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How do you respond to CIOers?! - Page 5

post #81 of 85
Quote:
Originally Posted by mainegirl
It really does make me crazy.

I could very easily snap and go running through the mall with my shirt off, shouting, "BOOBIES MAKE MILK! BOOBIES MAKE MILK!"

Oh, sorry, getting off topic there. I can't think of a good way to go insane in public about cosleeping. When I think of one, though, I'll let you know!
:LOL :LOL :LOL

Once my mom made some comment about our family bed and some reference to changing our name to the Jacsksons (Michael). :

I would like to run through her next Garden Club meeting (topless of course) screaming "I am not a child molester!"
post #82 of 85
Thread Starter 
I find it so odd that talking parenting is a topic that people consider off limits. Why shouldn't we be able to talk openly with our friends and family members about issues that are near and dear to our hearts? In particular, CIO or co-sleeping. Sure, the choices we make as parents are highly personal, but if you make a choice that is educated and well thought out, then there should be no defensiveness or frustration in talking about it to others.

A pp mentioned that "mainstream" parents have no trouble telling those who go against the grain how wrong they are. Why is this so true? I personally don't agree with telling someone how wrong they are or how bad their choices are, but I do believe in educating and planting seeds. Therefore, if I had some good "one liners" to throw out to those who mention crying it out, then maybe a seed could be planted and eventually a mind enlightened and so on....

So many good discussions going on...so many lucky little babies out there with mommies who realize that crying to sleep is not a necessity.
post #83 of 85
Quote:
Originally Posted by dswmom
I find it so odd that talking parenting is a topic that people consider off limits. Why shouldn't we be able to talk openly with our friends and family members about issues that are near and dear to our hearts? In particular, CIO or co-sleeping. Sure, the choices we make as parents are highly personal, but if you make a choice that is educated and well thought out, then there should be no defensiveness or frustration in talking about it to others.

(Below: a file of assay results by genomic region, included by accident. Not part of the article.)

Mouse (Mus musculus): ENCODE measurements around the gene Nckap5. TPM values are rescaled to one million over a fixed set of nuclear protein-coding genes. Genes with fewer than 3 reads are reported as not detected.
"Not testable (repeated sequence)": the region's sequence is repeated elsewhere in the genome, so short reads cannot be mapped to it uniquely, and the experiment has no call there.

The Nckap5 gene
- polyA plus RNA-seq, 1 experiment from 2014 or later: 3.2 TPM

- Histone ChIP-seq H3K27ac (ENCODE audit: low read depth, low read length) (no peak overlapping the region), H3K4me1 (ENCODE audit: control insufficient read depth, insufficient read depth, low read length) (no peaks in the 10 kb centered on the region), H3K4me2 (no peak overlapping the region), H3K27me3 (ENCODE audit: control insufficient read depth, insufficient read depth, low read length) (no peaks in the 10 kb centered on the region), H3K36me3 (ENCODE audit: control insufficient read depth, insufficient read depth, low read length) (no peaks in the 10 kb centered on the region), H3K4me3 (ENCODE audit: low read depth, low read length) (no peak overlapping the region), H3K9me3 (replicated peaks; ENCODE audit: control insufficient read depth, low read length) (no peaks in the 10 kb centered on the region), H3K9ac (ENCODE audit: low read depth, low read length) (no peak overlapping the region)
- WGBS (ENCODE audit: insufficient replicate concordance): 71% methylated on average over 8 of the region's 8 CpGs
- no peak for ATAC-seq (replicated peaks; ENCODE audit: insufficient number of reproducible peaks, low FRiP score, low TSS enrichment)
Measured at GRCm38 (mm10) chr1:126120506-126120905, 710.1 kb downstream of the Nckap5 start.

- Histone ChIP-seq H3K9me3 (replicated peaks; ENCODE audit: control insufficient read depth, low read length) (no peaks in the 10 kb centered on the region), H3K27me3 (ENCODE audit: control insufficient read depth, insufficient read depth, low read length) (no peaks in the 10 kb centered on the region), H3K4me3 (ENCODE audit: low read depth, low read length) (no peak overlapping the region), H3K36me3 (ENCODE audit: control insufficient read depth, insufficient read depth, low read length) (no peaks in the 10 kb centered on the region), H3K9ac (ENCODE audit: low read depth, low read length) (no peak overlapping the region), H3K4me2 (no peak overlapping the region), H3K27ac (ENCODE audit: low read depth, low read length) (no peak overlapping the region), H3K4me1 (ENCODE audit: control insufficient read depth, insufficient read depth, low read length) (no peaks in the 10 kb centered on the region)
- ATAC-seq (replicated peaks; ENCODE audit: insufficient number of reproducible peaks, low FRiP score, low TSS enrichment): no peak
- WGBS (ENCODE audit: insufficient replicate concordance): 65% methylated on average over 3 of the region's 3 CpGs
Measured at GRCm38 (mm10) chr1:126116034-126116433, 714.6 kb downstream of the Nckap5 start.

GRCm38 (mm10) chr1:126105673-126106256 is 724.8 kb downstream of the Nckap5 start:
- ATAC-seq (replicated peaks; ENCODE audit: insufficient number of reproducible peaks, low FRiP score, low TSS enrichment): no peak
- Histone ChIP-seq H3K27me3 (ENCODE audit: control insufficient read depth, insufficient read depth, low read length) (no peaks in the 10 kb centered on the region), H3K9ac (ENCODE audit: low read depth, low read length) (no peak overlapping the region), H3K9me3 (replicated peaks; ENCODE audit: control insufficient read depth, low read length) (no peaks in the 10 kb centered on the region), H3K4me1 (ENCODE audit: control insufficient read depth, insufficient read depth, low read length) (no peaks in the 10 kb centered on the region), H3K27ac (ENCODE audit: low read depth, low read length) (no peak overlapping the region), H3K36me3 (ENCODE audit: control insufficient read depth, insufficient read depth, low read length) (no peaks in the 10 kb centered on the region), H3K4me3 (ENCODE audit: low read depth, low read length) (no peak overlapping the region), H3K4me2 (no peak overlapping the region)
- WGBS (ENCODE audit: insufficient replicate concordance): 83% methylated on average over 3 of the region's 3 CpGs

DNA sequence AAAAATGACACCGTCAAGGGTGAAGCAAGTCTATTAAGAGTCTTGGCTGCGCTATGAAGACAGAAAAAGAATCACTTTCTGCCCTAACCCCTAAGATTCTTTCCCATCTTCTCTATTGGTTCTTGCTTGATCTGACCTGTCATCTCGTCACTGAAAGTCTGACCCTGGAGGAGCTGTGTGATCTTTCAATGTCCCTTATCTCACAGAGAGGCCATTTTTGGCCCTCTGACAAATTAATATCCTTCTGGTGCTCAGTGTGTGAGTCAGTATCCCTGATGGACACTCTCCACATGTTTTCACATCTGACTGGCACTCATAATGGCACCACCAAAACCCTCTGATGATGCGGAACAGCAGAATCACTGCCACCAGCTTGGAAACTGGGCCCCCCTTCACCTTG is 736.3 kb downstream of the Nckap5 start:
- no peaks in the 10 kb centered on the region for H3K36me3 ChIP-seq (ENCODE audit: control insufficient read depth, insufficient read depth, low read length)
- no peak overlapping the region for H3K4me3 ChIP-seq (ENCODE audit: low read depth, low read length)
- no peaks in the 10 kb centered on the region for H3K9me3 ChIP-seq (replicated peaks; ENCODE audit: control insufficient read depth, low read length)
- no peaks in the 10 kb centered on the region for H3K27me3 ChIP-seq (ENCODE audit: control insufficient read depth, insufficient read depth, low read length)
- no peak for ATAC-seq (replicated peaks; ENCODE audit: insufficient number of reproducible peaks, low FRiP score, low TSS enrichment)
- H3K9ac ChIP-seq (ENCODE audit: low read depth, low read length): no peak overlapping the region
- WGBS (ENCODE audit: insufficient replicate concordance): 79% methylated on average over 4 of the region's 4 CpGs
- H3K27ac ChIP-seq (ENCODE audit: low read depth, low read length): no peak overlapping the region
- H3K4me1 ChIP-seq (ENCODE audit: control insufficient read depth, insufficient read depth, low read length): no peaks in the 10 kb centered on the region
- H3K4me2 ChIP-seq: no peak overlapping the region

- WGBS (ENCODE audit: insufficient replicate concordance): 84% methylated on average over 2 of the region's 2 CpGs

Well, I think there are quite a lot of us who feel we've made very educated parenting decisions but still feel defensive or frustrated in talking with others - mainly because our parenting style is criticized or attacked or our motivations questioned.

Parenting is off-limits to a lot of people because it's through parenting that our dearest core values become clear - stuff we don't frequently talk about with people day to day. Are you religious? Hate republicans? Feel like fat people are freaks? (not you personally, the collective you) If so, these things come out in your parenting decisions and in parenting discussions.

That's why a lot of us don't talk to many people IRL about parenting stuff - we come here to do it.
post #84 of 85
I found a blog with an interesting discussion of CIO

Quote:
In Dr. Jay Gordon’s book on the family bed called Good Nights he has a whole chapter of arguments against the “Cry-It-Out” (CIO) philosophy. The most telling section is a three-page section quoting the major CIO proponents’ opinions on what happens if your baby cries so much that they throw up. I highly recommend reading just these two pages to see the cavalier way these authors treat both vomiting and head-banging. One author (Jodi Mindell) not only says that vomiting is “no big deal” but she actually says “For young children, vomiting can even be fun.” Another book called Healthy Sleep Habits actually encourages parents to let the child vomit and then fall asleep in their own vomit . Dr. Gordon’s priceless comment afterwards is “(We didn’t realize that falling asleep in one’s own vomit was a healthy sleep habit.)” The other books quoted don’t go quite so far as to say that you should just leave them in vomit until they sleep, but they do advocate a detached clean-up process whereby you would enter the room and undertake the clean-up without picking up, talking to, or even making eye contact with the baby. The premise is that, if the baby throws up and then gets attention and carrying, this will “reinforce” the vomiting. But to me this whole routine sounds like something out of Abu Ghrayb.
http://islamicparenting.blogspot.com...659006099.html
post #85 of 85
Quote:
Originally Posted by KristiMetz
Are you religious? Hate republicans? Feel like fat people are freaks? (not you personally, the collective you) If so, these things come out in your parenting decisions and in parenting discussions.

That's why a lot of us don't talk to many people IRL about parenting stuff - we come here to do it.
So, you don't talk to people about these things IRL?

I don't see how people can have friendships without talking about our values. What do you talk about then? And how do you know your friends share similar values to your own?
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